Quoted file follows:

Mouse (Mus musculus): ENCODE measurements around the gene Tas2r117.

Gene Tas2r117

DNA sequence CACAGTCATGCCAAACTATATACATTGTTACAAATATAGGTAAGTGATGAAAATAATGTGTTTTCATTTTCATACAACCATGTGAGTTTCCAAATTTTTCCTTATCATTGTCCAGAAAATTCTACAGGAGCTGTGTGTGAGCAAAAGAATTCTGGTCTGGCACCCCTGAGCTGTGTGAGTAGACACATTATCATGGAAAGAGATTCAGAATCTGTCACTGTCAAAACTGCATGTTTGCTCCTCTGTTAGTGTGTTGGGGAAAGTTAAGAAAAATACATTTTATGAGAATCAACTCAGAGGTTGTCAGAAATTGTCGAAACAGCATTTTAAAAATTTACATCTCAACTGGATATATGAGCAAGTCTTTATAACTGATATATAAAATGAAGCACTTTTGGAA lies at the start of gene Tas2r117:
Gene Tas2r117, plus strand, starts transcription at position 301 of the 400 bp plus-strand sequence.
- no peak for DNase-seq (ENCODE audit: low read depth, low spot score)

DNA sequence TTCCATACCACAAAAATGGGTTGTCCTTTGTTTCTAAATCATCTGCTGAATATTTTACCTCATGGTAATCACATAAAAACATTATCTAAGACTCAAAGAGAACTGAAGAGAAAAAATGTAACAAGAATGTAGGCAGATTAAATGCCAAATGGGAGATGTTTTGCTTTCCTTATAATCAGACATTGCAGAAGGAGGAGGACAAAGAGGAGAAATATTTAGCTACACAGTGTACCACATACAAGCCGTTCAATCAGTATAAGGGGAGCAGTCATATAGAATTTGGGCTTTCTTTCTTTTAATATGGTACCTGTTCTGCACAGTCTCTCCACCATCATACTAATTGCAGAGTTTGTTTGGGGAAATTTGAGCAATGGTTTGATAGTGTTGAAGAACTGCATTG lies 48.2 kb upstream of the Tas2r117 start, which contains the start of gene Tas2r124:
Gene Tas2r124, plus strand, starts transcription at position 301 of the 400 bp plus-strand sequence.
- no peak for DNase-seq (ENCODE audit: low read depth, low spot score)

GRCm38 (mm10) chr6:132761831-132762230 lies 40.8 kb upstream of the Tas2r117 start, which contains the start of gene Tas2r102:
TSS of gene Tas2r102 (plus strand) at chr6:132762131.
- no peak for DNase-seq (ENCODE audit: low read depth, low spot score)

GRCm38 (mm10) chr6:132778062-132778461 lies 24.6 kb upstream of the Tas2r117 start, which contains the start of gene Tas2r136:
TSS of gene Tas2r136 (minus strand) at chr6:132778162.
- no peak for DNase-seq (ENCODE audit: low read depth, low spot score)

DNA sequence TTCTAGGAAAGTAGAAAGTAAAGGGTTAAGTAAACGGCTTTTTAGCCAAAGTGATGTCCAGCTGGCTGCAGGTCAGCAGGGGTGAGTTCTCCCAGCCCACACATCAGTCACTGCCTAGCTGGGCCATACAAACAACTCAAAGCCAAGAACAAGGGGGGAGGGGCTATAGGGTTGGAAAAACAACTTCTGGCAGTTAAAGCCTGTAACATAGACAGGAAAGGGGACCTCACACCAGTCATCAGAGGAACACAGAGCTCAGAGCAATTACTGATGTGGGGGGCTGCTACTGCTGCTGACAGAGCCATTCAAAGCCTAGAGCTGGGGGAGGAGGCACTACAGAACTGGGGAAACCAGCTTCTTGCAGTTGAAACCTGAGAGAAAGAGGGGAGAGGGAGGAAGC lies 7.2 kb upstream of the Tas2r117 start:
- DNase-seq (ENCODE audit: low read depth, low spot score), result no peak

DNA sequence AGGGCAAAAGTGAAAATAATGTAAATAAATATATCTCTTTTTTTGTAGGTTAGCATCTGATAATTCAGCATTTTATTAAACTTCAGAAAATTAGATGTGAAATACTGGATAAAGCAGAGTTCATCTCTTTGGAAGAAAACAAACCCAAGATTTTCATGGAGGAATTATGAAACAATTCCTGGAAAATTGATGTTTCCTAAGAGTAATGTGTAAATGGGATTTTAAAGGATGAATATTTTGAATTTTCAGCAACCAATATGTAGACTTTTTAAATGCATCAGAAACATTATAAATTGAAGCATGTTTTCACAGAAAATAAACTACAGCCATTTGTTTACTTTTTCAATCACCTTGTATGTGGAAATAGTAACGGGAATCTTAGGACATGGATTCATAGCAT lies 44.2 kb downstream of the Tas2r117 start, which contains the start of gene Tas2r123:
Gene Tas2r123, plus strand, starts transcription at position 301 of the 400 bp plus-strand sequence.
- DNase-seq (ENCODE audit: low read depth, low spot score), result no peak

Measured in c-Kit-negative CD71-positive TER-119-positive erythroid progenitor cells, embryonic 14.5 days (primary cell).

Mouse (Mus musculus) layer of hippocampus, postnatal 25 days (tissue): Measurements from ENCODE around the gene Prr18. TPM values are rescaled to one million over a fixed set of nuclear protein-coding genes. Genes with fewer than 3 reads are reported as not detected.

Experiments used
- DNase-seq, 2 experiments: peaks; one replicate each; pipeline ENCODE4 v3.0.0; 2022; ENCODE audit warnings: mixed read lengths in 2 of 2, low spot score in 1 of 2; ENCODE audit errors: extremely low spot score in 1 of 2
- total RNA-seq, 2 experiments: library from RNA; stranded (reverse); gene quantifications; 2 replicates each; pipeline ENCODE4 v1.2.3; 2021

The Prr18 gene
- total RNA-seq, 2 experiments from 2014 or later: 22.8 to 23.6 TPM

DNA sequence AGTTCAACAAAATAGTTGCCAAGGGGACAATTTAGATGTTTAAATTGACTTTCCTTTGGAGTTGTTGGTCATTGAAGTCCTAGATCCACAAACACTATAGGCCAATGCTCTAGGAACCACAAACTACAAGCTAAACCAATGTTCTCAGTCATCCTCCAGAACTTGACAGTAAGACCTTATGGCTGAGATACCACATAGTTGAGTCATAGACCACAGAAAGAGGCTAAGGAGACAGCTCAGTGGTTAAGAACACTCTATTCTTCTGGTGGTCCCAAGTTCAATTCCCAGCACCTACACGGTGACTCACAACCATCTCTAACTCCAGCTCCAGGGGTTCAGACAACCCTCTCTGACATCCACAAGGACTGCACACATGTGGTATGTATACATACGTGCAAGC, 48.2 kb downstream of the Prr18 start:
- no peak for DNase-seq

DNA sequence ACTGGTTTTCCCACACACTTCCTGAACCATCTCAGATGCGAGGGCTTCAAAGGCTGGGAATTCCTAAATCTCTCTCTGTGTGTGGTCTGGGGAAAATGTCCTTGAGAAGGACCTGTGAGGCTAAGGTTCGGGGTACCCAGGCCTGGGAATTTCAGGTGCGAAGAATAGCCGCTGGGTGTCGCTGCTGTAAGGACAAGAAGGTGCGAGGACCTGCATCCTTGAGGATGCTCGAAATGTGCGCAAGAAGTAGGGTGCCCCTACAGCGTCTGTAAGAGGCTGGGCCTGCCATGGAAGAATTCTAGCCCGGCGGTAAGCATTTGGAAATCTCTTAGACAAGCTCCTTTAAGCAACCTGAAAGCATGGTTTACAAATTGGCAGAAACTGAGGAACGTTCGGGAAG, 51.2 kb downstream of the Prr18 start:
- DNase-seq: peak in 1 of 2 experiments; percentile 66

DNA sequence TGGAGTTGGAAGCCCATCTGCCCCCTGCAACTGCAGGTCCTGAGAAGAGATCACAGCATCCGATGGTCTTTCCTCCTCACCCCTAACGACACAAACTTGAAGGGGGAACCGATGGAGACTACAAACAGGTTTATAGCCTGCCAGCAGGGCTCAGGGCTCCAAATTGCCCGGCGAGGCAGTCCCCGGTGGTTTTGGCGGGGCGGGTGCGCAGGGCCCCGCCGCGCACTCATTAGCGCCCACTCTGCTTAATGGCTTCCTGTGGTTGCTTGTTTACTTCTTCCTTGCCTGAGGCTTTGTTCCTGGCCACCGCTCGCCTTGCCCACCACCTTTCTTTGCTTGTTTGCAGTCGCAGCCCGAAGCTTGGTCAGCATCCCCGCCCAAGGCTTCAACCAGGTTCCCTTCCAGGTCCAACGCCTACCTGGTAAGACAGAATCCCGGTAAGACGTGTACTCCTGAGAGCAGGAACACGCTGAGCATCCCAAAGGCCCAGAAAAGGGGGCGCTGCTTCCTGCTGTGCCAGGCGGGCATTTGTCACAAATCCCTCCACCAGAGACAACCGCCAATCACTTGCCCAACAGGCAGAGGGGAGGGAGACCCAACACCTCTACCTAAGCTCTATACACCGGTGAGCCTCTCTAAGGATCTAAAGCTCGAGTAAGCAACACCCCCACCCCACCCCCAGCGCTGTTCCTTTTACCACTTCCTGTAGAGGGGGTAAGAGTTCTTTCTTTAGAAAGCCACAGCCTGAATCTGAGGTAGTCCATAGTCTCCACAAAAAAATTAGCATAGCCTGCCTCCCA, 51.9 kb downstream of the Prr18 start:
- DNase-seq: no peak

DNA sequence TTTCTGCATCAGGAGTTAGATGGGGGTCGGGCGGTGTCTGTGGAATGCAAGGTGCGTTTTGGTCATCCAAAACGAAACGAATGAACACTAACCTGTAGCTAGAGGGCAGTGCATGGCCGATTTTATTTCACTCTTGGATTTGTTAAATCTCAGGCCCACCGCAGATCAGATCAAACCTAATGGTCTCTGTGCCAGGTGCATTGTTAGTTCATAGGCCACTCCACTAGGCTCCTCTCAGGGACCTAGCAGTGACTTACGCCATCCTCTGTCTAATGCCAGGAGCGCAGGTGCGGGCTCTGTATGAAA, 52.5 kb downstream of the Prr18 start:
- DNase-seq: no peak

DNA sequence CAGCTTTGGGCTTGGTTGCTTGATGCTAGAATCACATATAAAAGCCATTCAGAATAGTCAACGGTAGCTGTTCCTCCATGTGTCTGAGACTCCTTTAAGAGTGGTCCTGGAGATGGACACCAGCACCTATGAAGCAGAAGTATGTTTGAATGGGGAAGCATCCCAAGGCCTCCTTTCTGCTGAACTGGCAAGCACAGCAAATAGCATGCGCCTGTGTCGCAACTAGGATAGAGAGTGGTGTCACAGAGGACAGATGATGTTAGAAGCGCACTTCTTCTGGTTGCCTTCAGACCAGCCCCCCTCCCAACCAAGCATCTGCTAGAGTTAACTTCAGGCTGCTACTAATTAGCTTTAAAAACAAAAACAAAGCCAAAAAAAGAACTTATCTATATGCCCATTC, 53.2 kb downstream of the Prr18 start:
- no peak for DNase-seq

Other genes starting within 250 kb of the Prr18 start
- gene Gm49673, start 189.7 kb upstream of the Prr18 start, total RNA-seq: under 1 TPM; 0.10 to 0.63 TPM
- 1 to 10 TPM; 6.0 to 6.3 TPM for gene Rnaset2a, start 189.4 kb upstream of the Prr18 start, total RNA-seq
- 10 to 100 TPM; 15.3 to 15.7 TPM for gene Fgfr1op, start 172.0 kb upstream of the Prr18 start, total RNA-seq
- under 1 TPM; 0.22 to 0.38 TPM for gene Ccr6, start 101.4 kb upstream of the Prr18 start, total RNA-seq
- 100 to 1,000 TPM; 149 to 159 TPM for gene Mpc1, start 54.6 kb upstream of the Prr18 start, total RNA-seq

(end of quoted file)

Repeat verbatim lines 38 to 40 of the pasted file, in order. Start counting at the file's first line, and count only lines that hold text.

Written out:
- gene Gm49673, start 189.7 kb upstream of the Prr18 start, total RNA-seq: under 1 TPM; 0.10 to 0.63 TPM
- 1 to 10 TPM; 6.0 to 6.3 TPM for gene Rnaset2a, start 189.4 kb upstream of the Prr18 start, total RNA-seq
- 10 to 100 TPM; 15.3 to 15.7 TPM for gene Fgfr1op, start 172.0 kb upstream of the Prr18 start, total RNA-seq